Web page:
Check out this trailer and then "consider yourself tomatoed!"


What is your favorite stupid movie? Please share in the comments.

Visit Deb's blog on Friday for more stupid movie fun.
See the full tour schedule here.

Friday, November 14, 2014

Disney's Heroic Effort Pays Off

This past week, I went to see Big Hero 6 with my kids. I wasn't all that interested to see it at first, since it's about science and robots and has a Marvel Comics element to it. However, one of my friends who has similar tastes in movies posted that she loved it, so I decided to check it out. I'm SO glad I did!

Big Hero 6 is about a boy genius, Hiro, who graduates high school at age 13 and creates robots to use for Bot Fighting tournaments, in an effort to make money. His brother, Tadashi, inspires him to get into San Fransokyo University, which is accomplished by creating a unique contribution to technology. Hiro's efforts are rewarded, but then disaster strikes and everything he created is gone. With the help of Tadashi's health-care robot, Baymax, Hiro finds out that his creation is still in existence, but taken over by an evil villain who is intent on using it for his own purposes. Hiro gathers his friends, along with Baymax, to overtake the villain and get back what is rightfully his.

I loved everything about this movie, from characters, to art design, to music (and not typical Disney show-stoppers, but the songs playing as the action is going on). The story is clever and emotionally driven. There are a lot of action scenes, as well as comedic moments. I was laughing as much as my six-year-old son, if not more. I even cried at times.

I totally loved Baymax as a sidekick. He's funny and not annoying at all. What's amazing is that even without a mouth, he can still convey emotion. He's mainly created as a revolutionary healthcare device. I wish he were around when my son was having ear problems. He could have resolved the issue in no time! I love that he won't go away until Hiro is satisfied with his care. How often do health care professionals even ask that of their patients? It's such a simple question too. There's so much more to Baymax than what he appears to be and the result is incredible. He's definitely the source of most of the humor too.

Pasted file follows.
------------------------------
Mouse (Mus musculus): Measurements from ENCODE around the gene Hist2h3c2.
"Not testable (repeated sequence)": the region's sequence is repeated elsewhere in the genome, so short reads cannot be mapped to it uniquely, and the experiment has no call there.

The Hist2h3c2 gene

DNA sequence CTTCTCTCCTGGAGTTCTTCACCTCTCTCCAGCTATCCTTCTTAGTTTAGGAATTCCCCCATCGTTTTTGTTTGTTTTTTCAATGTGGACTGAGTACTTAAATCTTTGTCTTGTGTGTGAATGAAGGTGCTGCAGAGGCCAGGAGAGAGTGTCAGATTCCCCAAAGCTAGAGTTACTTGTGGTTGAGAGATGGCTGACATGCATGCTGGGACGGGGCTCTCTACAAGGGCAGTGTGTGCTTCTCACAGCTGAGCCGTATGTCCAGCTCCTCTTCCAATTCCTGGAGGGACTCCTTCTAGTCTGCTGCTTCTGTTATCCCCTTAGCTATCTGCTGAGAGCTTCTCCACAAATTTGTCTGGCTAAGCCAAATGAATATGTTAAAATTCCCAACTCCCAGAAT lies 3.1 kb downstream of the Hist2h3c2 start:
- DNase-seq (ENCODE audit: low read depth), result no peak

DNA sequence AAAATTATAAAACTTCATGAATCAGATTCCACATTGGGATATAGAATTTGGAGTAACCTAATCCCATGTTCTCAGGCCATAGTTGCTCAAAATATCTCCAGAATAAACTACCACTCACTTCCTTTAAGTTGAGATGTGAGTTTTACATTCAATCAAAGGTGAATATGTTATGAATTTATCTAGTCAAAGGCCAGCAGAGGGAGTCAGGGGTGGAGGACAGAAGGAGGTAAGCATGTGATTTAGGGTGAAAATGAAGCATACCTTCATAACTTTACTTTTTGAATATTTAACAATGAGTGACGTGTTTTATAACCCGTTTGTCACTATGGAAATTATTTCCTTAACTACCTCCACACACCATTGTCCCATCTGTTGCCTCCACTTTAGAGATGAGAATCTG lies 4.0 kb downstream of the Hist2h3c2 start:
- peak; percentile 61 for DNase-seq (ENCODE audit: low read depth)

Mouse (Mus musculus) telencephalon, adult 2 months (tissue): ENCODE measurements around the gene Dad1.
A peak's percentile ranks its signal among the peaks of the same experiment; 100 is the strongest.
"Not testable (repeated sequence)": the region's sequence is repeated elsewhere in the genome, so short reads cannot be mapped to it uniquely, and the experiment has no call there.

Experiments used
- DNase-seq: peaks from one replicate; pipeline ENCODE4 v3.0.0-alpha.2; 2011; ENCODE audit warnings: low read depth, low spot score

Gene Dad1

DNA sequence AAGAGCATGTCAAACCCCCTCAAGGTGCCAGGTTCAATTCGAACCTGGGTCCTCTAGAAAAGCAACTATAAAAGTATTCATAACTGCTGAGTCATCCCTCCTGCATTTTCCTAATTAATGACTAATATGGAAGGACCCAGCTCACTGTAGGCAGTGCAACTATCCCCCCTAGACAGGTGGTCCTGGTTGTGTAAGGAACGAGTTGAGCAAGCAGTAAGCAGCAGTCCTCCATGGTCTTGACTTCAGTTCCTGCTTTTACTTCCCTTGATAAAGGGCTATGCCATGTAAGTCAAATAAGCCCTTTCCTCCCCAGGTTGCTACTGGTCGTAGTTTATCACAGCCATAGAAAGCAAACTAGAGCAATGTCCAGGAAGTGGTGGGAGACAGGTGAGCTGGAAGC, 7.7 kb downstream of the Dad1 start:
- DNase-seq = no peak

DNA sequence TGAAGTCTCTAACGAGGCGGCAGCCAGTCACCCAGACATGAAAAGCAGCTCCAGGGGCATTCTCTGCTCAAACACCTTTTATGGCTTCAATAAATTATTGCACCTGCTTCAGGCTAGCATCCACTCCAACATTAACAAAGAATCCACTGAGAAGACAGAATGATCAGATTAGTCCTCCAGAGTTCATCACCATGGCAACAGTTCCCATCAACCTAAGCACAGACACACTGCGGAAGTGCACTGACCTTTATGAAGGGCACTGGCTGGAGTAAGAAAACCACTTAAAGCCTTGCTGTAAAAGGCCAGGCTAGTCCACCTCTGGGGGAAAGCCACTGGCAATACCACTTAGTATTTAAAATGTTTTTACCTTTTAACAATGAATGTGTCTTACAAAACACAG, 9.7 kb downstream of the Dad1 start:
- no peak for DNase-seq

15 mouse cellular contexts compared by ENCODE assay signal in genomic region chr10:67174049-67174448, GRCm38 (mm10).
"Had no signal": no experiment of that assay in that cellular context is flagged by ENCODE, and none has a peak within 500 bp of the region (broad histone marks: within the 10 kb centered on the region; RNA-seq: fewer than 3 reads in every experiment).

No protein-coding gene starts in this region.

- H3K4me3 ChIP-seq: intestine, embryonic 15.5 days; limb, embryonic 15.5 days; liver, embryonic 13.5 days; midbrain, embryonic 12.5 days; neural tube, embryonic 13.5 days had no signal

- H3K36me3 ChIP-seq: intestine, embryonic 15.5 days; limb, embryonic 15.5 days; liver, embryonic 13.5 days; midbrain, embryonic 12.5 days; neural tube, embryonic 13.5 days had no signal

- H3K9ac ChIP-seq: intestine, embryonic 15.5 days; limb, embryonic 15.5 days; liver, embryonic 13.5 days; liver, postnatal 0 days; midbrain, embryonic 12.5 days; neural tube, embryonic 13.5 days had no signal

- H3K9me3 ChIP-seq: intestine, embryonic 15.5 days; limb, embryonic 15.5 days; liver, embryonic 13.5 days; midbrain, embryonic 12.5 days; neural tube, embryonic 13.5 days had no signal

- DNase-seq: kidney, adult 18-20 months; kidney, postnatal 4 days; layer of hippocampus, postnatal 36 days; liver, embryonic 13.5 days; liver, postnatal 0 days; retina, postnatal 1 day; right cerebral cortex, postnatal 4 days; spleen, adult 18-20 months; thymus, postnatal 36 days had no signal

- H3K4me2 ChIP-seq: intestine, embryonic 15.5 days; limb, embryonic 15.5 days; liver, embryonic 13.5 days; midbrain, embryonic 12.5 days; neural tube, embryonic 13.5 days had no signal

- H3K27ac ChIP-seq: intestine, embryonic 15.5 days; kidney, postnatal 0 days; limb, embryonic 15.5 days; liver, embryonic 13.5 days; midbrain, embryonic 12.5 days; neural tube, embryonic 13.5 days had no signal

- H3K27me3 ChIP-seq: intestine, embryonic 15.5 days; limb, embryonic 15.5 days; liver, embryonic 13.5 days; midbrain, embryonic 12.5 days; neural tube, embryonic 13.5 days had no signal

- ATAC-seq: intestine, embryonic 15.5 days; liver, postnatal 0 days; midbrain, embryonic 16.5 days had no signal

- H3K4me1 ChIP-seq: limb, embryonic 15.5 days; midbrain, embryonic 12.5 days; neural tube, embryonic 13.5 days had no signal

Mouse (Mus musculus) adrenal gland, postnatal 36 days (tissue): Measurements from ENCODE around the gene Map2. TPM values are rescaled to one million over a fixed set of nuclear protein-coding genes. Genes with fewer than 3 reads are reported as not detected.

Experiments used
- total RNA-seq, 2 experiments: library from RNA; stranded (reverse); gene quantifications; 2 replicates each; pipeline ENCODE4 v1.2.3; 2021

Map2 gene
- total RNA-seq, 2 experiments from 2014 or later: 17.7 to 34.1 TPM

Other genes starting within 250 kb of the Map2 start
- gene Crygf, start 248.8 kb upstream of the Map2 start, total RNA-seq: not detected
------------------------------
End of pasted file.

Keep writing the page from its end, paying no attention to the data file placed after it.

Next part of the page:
The main song, "Immortals," is really good and goes well with the action scenes. It's sung by Fall Out Boy, even though I thought it was Adam Lambert until I saw the credits. (Shows how much I mix up rock groups and singers these days.) The marriage of Tokyo and San Francisco was really cool in terms of what they were able to do with scenery. Most of the character voices were not well known, but Maya Rudolph played Hiro's aunt, which I thought was cool. Alan Tudyk, who was the voice of King Candy in Wreck-It Ralph and played Wash on Firefly, also did a voice in this movie. Another fun fact: Scott Adsit, the guy who did Baymax's voice, is from a town near where I grew up.

What worries me is that because this is not a movie about princesses with memorable songs, it will fade into the background. I felt like Wreck-It Ralph did that, and I loved that movie too. I highly encourage everyone to see Big Hero 6 and stay all the way through the end for a special celebrity cameo visit.

All I can tell you for now is that I'm glad I braved the theater experience to see this on the big screen and that my three-year-old princess-obsessed daughter sat better than most of the bigger kids in the theater. She told me she liked it a lot too.

Here's a trailer:

Thursday, November 13, 2014

The Grammar Police in the house

Sometimes I only get the chance to blog once a week. And since I can't always get up the motivation to think of a topic, it's nice to have other friends to blog with so we can take turns. I enjoy being challenged to write about stuff that might not normally come to mind and also reading everyone else's thoughts on the same topic. Blog Project 3.0 has been going on for about a year now, even though one of the group members changed after a few months. I love blogging with this group and I hope we can continue to inspire each other.